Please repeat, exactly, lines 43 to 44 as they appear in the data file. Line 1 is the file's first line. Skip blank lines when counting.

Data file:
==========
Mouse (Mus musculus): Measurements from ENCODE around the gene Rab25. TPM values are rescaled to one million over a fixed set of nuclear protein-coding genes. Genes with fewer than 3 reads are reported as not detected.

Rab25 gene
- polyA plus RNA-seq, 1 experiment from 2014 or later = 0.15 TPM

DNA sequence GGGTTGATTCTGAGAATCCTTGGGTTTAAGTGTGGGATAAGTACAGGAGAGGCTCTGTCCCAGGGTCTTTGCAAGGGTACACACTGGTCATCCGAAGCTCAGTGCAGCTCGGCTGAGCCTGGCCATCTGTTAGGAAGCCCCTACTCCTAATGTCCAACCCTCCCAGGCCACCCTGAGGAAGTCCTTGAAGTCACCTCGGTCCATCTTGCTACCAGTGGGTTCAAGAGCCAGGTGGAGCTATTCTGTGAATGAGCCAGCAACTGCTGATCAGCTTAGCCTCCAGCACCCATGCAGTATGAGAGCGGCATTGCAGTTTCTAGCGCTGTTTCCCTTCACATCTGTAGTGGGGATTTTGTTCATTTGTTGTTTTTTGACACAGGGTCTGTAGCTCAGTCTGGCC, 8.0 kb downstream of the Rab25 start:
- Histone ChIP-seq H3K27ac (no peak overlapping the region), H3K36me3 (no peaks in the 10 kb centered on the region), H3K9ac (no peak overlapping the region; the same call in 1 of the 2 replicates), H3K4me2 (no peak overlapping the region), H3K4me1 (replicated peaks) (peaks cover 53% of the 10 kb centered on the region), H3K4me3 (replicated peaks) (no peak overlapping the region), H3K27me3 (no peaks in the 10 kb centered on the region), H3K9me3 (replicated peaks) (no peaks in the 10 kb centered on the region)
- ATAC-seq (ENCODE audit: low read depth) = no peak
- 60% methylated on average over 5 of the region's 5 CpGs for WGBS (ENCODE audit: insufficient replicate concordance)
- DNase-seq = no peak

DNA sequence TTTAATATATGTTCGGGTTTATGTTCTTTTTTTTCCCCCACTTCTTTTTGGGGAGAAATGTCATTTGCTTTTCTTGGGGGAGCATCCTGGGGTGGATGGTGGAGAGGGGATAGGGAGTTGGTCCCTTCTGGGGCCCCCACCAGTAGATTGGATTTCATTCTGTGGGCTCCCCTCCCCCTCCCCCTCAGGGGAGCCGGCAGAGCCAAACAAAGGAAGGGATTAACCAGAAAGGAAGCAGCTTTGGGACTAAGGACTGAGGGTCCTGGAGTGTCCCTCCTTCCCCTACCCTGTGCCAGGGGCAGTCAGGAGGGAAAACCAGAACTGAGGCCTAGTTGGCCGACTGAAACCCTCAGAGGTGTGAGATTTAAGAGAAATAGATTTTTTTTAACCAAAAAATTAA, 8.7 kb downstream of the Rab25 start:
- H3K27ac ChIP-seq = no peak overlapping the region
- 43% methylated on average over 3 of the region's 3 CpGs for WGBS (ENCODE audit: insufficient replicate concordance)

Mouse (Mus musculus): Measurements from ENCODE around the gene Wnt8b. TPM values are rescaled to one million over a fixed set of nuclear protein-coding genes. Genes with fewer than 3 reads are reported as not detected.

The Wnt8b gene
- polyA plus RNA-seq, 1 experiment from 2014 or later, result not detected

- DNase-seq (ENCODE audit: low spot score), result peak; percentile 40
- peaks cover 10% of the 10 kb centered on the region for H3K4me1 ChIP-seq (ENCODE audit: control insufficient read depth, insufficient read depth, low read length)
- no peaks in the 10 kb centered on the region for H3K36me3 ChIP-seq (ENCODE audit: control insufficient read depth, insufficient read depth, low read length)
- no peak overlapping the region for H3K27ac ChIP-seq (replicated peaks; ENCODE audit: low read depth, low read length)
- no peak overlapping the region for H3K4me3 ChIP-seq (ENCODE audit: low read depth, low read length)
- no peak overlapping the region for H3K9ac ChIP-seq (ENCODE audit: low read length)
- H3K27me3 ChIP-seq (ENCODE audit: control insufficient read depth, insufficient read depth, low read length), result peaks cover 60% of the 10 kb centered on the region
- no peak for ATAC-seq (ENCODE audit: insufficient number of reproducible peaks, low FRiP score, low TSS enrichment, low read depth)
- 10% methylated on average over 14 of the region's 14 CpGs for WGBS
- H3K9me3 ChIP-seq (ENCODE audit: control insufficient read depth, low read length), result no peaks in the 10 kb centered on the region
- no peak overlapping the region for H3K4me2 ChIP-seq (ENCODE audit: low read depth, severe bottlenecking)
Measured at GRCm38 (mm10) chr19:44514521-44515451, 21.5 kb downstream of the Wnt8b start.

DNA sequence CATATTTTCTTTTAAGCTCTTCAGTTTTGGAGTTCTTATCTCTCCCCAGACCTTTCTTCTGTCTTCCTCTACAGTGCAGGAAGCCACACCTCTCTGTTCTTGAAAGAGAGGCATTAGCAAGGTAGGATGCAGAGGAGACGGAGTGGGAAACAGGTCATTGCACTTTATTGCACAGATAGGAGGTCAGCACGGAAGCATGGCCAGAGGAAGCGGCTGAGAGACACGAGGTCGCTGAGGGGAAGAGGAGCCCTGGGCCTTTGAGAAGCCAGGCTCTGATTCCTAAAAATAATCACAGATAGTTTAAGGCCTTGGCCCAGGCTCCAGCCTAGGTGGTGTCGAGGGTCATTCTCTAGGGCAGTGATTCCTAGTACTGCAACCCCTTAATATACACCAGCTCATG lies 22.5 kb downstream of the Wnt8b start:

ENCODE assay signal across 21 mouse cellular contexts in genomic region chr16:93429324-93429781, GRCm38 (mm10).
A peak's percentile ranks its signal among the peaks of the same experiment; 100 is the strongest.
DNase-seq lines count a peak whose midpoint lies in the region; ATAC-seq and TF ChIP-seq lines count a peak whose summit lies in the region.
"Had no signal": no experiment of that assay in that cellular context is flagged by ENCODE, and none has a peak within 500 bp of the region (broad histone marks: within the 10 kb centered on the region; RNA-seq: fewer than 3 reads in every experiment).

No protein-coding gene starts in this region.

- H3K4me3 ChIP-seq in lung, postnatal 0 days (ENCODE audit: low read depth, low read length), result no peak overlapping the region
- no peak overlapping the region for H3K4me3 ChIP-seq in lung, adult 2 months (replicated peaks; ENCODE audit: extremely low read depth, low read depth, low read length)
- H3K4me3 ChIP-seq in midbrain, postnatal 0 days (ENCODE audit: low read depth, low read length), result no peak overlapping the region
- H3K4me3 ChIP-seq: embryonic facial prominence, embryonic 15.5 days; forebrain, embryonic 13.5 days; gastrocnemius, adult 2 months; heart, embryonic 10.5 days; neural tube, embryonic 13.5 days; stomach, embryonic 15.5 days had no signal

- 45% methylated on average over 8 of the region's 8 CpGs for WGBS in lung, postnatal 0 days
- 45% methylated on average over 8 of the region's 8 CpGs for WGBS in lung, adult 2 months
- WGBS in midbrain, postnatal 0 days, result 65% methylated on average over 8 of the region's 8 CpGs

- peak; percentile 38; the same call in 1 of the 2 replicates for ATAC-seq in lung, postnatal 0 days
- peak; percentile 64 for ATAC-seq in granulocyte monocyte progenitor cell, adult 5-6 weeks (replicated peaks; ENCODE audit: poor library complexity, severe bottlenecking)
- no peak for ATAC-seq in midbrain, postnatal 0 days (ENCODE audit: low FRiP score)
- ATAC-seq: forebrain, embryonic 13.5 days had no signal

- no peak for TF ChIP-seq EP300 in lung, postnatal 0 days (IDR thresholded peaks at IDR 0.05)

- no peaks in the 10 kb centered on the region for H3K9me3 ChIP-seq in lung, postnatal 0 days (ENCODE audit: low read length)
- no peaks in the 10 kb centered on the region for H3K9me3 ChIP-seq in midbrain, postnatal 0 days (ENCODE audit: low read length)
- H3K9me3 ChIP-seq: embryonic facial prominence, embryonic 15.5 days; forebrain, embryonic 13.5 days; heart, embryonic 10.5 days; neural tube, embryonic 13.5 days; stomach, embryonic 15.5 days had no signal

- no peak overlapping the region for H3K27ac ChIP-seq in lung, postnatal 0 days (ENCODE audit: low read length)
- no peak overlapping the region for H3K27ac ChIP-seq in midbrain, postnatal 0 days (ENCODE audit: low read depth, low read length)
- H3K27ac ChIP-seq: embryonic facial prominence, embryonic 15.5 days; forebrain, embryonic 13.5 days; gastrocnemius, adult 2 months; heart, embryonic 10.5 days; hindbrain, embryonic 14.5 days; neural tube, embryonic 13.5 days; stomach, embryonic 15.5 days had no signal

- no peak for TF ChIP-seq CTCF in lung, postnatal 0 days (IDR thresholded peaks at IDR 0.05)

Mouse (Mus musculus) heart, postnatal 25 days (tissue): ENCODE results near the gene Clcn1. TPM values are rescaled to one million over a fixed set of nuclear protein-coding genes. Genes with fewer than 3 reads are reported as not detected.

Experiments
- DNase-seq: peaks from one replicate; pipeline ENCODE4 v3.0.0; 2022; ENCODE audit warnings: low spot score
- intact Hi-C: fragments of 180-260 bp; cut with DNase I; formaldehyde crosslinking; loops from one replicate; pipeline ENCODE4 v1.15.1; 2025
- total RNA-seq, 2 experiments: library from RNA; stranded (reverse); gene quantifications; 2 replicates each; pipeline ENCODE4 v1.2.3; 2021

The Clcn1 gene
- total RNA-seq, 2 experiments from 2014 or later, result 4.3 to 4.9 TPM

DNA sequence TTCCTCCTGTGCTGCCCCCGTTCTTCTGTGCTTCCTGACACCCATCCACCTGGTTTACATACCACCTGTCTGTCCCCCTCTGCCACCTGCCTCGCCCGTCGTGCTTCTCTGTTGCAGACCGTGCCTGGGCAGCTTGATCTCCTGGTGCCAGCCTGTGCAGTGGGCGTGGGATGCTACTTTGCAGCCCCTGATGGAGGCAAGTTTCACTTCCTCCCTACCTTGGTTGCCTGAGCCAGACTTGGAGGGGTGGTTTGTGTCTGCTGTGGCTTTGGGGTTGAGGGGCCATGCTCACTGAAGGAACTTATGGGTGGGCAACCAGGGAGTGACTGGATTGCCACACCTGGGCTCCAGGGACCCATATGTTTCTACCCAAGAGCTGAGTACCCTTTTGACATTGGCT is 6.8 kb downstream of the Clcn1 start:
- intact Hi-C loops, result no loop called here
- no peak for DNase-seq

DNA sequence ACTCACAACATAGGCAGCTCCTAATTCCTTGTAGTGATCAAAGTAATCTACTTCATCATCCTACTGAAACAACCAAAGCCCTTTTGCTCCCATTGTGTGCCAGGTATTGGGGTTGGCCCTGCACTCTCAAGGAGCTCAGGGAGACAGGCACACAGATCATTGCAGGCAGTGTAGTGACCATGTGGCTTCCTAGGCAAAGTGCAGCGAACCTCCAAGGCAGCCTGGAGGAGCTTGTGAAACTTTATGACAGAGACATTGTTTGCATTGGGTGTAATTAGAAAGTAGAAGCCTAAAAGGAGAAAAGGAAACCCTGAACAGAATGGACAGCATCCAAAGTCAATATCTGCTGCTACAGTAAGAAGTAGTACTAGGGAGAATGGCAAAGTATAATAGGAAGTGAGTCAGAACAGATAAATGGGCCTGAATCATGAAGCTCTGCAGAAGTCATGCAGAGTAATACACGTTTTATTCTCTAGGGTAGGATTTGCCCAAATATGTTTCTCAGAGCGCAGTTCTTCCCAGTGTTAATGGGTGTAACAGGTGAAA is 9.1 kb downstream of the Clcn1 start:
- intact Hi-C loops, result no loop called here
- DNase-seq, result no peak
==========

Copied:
- ATAC-seq: forebrain, embryonic 13.5 days had no signal

- no peak for TF ChIP-seq EP300 in lung, postnatal 0 days (IDR thresholded peaks at IDR 0.05)